Angel Orensanz Foundation
The Angel Orensanz Foundation is housed in the fourth oldest synagogue still standing in the country.
View inside the center.
Backstory and Context
The Angel Orensanz Gallery is a contemporary fine art gallery located in New York's Lower East Side. Angel Orensanz Angel Orensanz is a Spanish sculptor and painter. He has lived in New York City since 1986. During one of his first art premieres in NYC, he discovered an abandoned and rundown synagogue. The 1849 Neo-Gothic Jewish Synagogue located on 172 Norfolk Street in the heart of the Lower East Side is a replica of the Sistine Chapel in Rome and the temple of Solomon.
In the mid-19th century, the Lower East Side was home to the German Jewish immigrants immediately after the failure of the socialist revolution of 1848. The newly formed Congregation, Ansche Chesed, hired the German architect Alexander Saeltzer to build a new synagogue. At the time, it was the largest synagogue in the United States holding up to 1,500 worshipers. For a time, the synagogue thrived, but by 1974, the Slonim community had dispersed. The synagogue was abandoned and suffered vandalism.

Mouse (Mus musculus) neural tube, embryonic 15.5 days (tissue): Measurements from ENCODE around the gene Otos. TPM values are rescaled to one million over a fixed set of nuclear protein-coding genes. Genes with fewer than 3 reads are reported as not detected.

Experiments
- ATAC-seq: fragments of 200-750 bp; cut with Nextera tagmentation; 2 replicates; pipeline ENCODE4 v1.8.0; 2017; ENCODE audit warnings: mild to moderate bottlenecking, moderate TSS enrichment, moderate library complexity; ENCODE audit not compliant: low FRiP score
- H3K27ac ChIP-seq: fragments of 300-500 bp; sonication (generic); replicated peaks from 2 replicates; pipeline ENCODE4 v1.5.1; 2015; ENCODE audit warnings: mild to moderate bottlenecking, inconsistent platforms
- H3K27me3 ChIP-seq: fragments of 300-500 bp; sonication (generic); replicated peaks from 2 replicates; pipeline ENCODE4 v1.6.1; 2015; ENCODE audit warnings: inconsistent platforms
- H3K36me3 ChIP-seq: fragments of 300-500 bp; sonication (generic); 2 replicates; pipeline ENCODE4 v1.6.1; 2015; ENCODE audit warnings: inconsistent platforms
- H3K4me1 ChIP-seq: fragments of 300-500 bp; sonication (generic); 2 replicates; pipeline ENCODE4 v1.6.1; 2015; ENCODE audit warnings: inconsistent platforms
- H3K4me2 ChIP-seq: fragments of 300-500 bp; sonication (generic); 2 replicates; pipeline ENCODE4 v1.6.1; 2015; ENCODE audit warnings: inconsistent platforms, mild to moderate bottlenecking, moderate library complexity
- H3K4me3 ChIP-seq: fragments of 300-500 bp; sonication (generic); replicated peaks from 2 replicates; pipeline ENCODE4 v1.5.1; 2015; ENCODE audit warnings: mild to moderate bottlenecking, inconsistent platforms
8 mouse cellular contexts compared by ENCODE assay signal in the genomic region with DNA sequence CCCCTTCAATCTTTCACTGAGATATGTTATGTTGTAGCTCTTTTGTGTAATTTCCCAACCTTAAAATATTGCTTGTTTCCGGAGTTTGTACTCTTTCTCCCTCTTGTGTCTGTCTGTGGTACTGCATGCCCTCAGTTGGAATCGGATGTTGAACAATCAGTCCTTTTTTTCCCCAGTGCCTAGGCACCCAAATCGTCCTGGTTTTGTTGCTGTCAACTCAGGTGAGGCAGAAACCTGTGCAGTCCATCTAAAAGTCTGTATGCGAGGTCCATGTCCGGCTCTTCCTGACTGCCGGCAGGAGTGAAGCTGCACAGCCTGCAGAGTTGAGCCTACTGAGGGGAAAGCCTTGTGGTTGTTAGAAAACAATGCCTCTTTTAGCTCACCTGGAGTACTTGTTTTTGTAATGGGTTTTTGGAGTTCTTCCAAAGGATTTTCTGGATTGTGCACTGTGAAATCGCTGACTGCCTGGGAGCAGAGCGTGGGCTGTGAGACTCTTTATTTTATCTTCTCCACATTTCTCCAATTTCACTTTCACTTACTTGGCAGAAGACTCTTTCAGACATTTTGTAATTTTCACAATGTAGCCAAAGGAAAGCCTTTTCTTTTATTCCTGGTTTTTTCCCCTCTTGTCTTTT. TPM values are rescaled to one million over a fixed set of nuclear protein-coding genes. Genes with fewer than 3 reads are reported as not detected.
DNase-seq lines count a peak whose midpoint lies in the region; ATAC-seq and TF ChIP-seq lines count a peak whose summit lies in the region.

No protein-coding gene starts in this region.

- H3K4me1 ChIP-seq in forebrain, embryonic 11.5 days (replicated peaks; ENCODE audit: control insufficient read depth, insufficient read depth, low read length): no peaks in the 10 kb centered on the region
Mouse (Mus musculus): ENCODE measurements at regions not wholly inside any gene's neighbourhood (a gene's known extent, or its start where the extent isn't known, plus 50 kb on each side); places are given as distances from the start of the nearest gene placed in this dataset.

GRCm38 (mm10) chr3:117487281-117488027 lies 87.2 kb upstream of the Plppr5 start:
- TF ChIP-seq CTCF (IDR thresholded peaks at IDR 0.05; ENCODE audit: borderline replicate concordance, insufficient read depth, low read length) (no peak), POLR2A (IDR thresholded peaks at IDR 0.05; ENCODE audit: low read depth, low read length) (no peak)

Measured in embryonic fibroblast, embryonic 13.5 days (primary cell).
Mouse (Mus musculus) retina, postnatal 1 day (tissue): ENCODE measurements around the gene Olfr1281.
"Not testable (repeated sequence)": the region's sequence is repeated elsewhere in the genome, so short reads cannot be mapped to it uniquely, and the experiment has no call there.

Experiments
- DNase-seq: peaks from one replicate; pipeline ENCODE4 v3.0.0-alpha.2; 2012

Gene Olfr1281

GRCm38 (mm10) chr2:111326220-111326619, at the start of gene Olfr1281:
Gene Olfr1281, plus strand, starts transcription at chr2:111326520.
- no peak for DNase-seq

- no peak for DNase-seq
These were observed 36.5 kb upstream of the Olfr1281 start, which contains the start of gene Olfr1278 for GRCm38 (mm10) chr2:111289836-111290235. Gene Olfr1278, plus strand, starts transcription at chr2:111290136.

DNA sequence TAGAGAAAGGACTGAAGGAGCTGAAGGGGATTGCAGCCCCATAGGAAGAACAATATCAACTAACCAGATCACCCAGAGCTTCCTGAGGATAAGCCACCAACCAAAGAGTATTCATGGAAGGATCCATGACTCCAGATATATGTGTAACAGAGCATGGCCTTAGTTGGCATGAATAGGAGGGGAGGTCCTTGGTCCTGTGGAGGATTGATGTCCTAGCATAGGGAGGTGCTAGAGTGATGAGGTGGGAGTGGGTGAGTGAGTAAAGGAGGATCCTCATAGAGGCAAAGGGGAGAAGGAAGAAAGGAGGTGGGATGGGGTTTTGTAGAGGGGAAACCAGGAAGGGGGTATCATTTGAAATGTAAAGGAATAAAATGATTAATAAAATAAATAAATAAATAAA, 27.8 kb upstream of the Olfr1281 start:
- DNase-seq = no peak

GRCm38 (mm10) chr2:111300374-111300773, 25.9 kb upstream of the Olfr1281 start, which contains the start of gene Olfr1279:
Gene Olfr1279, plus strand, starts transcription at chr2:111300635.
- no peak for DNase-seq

In 1978, Orensanz renovated this elaborate landmark and created his own foundation that today still carries his name. The Angel Orensanz Foundation is home to displays and presentations for the visual and performing arts. Today, the Foundation acts as both Angel Orensanz’s studio and as a center for the arts, serving as a magnificent venue for concerts, weddings, lectures, and community events. The Foundation provides an intimate space to experience Angel’s work and an artistic and cultural resource for artists, writers, thinkers, and members of the surrounding community.
Kurshan, Virginia. "Anshe Slonim Synagogue (original Anshe Chesed Synagogue), 172–176 Norfolk Street, Borough of Manhattan. Built 1849–1850; architect Alexander Saeltzer; Landmark Site: Tax Map Block 355, Lot 41". Landmarks Preservation Commission. February 10, 1987. http://www.neighborhoodpreservationcenter.org/db/bb_files/87-ANSHE-SLONIM.pdf.
Photos: Angel Orensanz Foundation, and Flikr via Wikimedia Commons